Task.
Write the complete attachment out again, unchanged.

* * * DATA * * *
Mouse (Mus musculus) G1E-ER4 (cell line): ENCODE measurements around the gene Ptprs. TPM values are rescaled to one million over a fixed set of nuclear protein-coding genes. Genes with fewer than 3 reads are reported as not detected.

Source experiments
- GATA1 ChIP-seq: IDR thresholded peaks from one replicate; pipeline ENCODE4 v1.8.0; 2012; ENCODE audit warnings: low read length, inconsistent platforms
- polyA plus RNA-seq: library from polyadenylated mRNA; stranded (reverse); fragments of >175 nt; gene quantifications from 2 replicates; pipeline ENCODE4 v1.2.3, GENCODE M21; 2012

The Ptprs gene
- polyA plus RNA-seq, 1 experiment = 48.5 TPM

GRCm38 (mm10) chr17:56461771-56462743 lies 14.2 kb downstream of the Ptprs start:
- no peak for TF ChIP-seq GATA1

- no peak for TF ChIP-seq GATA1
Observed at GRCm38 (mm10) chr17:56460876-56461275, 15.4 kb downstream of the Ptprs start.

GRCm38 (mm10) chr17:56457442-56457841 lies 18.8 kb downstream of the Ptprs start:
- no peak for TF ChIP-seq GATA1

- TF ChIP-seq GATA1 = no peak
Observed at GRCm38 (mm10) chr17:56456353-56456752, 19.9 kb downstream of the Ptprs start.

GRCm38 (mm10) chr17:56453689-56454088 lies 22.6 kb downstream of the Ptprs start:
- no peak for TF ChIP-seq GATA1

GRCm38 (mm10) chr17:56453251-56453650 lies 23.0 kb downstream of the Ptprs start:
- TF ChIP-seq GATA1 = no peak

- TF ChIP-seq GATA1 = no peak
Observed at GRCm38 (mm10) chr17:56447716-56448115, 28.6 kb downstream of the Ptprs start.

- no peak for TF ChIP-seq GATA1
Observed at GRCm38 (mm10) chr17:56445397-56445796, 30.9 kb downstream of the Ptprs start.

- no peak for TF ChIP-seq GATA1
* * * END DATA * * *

Mouse (Mus musculus) G1E-ER4 (cell line): ENCODE measurements around the gene Ptprs. TPM values are rescaled to one million over a fixed set of nuclear protein-coding genes. Genes with fewer than 3 reads are reported as not detected.

Source experiments
- GATA1 ChIP-seq: IDR thresholded peaks from one replicate; pipeline ENCODE4 v1.8.0; 2012; ENCODE audit warnings: low read length, inconsistent platforms
- polyA plus RNA-seq: library from polyadenylated mRNA; stranded (reverse); fragments of >175 nt; gene quantifications from 2 replicates; pipeline ENCODE4 v1.2.3, GENCODE M21; 2012

The Ptprs gene
- polyA plus RNA-seq, 1 experiment = 48.5 TPM

GRCm38 (mm10) chr17:56461771-56462743 lies 14.2 kb downstream of the Ptprs start:
- no peak for TF ChIP-seq GATA1

- no peak for TF ChIP-seq GATA1
Observed at GRCm38 (mm10) chr17:56460876-56461275, 15.4 kb downstream of the Ptprs start.

GRCm38 (mm10) chr17:56457442-56457841 lies 18.8 kb downstream of the Ptprs start:
- no peak for TF ChIP-seq GATA1

- TF ChIP-seq GATA1 = no peak
Observed at GRCm38 (mm10) chr17:56456353-56456752, 19.9 kb downstream of the Ptprs start.

GRCm38 (mm10) chr17:56453689-56454088 lies 22.6 kb downstream of the Ptprs start:
- no peak for TF ChIP-seq GATA1

GRCm38 (mm10) chr17:56453251-56453650 lies 23.0 kb downstream of the Ptprs start:
- TF ChIP-seq GATA1 = no peak

- TF ChIP-seq GATA1 = no peak
Observed at GRCm38 (mm10) chr17:56447716-56448115, 28.6 kb downstream of the Ptprs start.

- no peak for TF ChIP-seq GATA1
Observed at GRCm38 (mm10) chr17:56445397-56445796, 30.9 kb downstream of the Ptprs start.

- no peak for TF ChIP-seq GATA1